2. Positive Self -Talk: I have noticed that mostly what I believe to be true IS. If I tell myself something is horrible or a disaster it certainly turns out to be, at least in my eyes. People with anxiety often need /want to be comforted and reassured by others that they will be ok. When we are scared and panicky we often desperately think we NEED someone else to tell us that everything will have a good outcome and that we will survive the current perceived trauma. The truth is, it seems to me, that it is what WE tell ourselves that really matters. Our belief about a certain situation is what affects us. When we learn to calm ourselves down we have a tool that will always be available to us! Along the same lines, if we tell ourselves that we cannot ever be a whole person if we can't drive to or go into the grocery store (for example) then that will be our reality. If, on the other hand, we can decide to not buy into what society seems to tell us is "normal" and focus on what we CAN do on any given day our whole perspective about who we are can change. It is my belief that who we are as people (our inner life) is much more important than what we do or how far we can travel (outer life). And...if it be true that inner life is at least as important (if not more important) than outer life, you can be a whole person without ever leaving your bed or recliner! So, try on different perspectives and see how talking lovingly and supportively to yourself can make a difference in how you feel and view your world.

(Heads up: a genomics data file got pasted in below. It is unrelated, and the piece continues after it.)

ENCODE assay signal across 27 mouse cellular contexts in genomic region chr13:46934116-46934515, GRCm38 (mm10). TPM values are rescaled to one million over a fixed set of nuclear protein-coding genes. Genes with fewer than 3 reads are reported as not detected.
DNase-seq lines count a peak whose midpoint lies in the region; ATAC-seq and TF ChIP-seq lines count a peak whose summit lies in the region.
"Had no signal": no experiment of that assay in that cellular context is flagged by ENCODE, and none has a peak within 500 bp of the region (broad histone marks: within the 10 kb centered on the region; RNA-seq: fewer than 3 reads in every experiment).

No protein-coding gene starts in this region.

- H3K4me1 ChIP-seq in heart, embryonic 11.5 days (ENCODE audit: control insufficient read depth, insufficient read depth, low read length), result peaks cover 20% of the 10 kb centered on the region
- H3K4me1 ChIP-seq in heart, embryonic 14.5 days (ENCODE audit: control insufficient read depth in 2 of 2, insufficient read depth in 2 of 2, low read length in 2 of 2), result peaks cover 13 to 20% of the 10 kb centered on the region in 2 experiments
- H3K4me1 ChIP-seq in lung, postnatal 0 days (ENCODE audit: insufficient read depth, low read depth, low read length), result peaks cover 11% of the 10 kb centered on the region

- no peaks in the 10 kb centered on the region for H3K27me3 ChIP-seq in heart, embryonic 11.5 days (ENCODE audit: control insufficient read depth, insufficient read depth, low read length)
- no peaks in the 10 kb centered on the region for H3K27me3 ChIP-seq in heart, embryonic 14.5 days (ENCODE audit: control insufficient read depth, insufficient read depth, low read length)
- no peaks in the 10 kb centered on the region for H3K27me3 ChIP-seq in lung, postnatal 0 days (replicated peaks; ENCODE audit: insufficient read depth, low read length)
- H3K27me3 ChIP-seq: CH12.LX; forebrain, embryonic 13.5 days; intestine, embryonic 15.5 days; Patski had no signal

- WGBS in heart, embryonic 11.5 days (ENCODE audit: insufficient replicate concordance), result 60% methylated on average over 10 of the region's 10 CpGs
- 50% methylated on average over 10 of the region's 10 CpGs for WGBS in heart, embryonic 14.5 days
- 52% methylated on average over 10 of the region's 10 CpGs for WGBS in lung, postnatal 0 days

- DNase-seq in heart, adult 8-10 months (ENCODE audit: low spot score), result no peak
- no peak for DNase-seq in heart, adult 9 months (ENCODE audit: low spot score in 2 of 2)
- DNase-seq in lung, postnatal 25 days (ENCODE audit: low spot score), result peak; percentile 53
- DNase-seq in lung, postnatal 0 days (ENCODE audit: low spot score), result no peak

3. Put Your Anxiety in The Background: I can hear you all now....lol That seems like an impossibility, and at time it is. What I am suggesting is that each and every day not be totally focused on your anxiety level and how you did /did not get somewhere. I am suggesting that one learn to co-exist with "it." I am suggesting that there is life outside of it, if you only give it a chance to develop. For decades I got up, put the key in the car and focused only on if I could even get around the block that day. If I couldn't I felt like a failure and the disappointment coupled with the exhaustion of the energy spent (anxiety can be exhausting) left me with not much interest in the rest of my day. I started just getting up and focusing on what I really WANTED to do. If that included going out fine, and if it didn't that was fine too. As a result I ended up developing my creativity (most agoraphobics are very intelligent and creative) and found myself developing a home-based business and writing and doing all kinds of FUN things. My focal point was NOT on anxiety...it was on building my life to be the best it could be with what I had to work with.